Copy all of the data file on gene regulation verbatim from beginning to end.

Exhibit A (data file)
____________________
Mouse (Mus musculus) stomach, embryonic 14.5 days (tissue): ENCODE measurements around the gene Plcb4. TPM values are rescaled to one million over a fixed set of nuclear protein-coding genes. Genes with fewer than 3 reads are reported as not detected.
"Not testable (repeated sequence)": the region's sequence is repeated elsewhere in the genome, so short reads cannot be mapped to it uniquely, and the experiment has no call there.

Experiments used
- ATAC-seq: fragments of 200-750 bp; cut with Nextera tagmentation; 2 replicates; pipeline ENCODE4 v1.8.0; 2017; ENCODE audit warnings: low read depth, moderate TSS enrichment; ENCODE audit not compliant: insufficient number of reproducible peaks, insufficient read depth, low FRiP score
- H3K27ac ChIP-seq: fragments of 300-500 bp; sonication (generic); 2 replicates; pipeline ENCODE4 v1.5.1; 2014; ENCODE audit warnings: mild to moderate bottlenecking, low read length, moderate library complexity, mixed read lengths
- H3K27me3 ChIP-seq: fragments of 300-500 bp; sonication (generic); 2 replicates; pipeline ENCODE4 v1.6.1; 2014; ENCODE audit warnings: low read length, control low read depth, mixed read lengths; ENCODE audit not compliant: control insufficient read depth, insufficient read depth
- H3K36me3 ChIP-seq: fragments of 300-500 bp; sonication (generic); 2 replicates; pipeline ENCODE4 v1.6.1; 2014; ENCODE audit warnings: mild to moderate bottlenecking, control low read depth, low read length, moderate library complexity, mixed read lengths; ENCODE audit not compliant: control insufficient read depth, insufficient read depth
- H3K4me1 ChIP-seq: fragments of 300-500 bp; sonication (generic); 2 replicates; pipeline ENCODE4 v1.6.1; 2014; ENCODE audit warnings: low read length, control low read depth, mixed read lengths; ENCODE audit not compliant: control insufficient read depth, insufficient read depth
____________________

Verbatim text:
Mouse (Mus musculus) stomach, embryonic 14.5 days (tissue): ENCODE measurements around the gene Plcb4. TPM values are rescaled to one million over a fixed set of nuclear protein-coding genes. Genes with fewer than 3 reads are reported as not detected.
"Not testable (repeated sequence)": the region's sequence is repeated elsewhere in the genome, so short reads cannot be mapped to it uniquely, and the experiment has no call there.

Experiments used
- ATAC-seq: fragments of 200-750 bp; cut with Nextera tagmentation; 2 replicates; pipeline ENCODE4 v1.8.0; 2017; ENCODE audit warnings: low read depth, moderate TSS enrichment; ENCODE audit not compliant: insufficient number of reproducible peaks, insufficient read depth, low FRiP score
- H3K27ac ChIP-seq: fragments of 300-500 bp; sonication (generic); 2 replicates; pipeline ENCODE4 v1.5.1; 2014; ENCODE audit warnings: mild to moderate bottlenecking, low read length, moderate library complexity, mixed read lengths
- H3K27me3 ChIP-seq: fragments of 300-500 bp; sonication (generic); 2 replicates; pipeline ENCODE4 v1.6.1; 2014; ENCODE audit warnings: low read length, control low read depth, mixed read lengths; ENCODE audit not compliant: control insufficient read depth, insufficient read depth
- H3K36me3 ChIP-seq: fragments of 300-500 bp; sonication (generic); 2 replicates; pipeline ENCODE4 v1.6.1; 2014; ENCODE audit warnings: mild to moderate bottlenecking, control low read depth, low read length, moderate library complexity, mixed read lengths; ENCODE audit not compliant: control insufficient read depth, insufficient read depth
- H3K4me1 ChIP-seq: fragments of 300-500 bp; sonication (generic); 2 replicates; pipeline ENCODE4 v1.6.1; 2014; ENCODE audit warnings: low read length, control low read depth, mixed read lengths; ENCODE audit not compliant: control insufficient read depth, insufficient read depth